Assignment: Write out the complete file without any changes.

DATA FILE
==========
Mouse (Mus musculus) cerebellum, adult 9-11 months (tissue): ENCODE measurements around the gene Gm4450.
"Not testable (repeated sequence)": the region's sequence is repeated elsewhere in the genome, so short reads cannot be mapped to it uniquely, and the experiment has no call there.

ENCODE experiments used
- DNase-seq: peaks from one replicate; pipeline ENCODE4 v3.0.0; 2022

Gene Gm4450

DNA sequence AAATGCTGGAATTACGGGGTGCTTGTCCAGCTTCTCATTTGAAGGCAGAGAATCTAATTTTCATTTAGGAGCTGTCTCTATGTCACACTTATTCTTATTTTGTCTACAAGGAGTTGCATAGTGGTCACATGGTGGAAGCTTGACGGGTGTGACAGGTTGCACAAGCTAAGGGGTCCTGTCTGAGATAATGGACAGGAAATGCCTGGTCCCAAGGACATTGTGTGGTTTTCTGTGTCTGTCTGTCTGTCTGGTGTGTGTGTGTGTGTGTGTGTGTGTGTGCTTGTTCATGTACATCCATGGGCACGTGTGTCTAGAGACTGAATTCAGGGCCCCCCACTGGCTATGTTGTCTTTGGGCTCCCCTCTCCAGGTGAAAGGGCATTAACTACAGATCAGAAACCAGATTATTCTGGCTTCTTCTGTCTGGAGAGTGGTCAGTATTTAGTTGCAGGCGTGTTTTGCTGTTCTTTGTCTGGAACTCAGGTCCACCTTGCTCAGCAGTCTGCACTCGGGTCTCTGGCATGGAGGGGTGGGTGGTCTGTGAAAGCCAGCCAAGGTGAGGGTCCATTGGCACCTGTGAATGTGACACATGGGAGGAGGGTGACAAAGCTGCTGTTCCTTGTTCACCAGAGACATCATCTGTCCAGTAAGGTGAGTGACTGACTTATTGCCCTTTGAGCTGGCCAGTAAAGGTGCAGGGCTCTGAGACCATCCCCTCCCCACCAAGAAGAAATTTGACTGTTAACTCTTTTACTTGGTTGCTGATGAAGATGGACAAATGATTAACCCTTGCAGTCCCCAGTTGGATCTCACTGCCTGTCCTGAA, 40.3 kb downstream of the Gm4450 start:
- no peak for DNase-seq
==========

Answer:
Mouse (Mus musculus) cerebellum, adult 9-11 months (tissue): ENCODE measurements around the gene Gm4450.
"Not testable (repeated sequence)": the region's sequence is repeated elsewhere in the genome, so short reads cannot be mapped to it uniquely, and the experiment has no call there.

ENCODE experiments used
- DNase-seq: peaks from one replicate; pipeline ENCODE4 v3.0.0; 2022

Gene Gm4450

DNA sequence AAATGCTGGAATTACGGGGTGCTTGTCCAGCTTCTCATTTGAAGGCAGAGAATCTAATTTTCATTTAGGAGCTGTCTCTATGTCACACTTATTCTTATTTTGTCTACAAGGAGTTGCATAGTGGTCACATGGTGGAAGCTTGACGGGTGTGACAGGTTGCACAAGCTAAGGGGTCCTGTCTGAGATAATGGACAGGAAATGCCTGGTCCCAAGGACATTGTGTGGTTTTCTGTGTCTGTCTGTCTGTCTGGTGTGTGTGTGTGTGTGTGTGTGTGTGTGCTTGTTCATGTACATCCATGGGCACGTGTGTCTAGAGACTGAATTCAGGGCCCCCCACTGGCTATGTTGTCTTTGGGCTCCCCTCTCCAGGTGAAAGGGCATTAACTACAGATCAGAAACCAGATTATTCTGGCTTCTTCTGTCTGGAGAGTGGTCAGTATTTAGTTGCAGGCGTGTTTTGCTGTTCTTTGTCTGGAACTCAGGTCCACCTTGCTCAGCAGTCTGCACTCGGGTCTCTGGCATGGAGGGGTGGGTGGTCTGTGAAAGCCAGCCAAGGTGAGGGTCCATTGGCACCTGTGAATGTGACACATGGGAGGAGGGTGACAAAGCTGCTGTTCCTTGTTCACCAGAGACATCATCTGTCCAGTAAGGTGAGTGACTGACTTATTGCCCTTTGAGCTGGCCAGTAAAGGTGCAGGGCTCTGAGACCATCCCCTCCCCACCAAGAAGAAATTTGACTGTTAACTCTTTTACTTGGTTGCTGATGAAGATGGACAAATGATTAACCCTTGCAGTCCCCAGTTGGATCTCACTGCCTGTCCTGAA, 40.3 kb downstream of the Gm4450 start:
- no peak for DNase-seq